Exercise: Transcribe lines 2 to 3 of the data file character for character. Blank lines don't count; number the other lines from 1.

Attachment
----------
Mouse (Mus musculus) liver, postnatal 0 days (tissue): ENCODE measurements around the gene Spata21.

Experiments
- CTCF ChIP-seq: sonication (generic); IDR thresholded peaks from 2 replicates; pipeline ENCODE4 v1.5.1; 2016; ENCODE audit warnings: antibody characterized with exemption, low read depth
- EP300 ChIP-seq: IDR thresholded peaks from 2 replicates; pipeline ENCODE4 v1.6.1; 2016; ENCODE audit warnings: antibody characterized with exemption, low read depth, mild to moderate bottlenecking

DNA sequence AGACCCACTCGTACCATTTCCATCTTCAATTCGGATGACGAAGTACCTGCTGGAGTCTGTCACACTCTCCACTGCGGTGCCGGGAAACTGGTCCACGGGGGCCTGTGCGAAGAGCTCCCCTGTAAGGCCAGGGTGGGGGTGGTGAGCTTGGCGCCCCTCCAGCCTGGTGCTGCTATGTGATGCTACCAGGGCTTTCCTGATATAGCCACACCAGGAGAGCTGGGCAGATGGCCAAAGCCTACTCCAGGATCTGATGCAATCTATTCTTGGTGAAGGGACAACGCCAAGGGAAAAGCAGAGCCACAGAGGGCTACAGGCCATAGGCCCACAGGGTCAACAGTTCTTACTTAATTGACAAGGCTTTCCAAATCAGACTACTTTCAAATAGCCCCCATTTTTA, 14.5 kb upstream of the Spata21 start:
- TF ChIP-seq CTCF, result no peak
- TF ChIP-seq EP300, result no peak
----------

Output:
Experiments
- CTCF ChIP-seq: sonication (generic); IDR thresholded peaks from 2 replicates; pipeline ENCODE4 v1.5.1; 2016; ENCODE audit warnings: antibody characterized with exemption, low read depth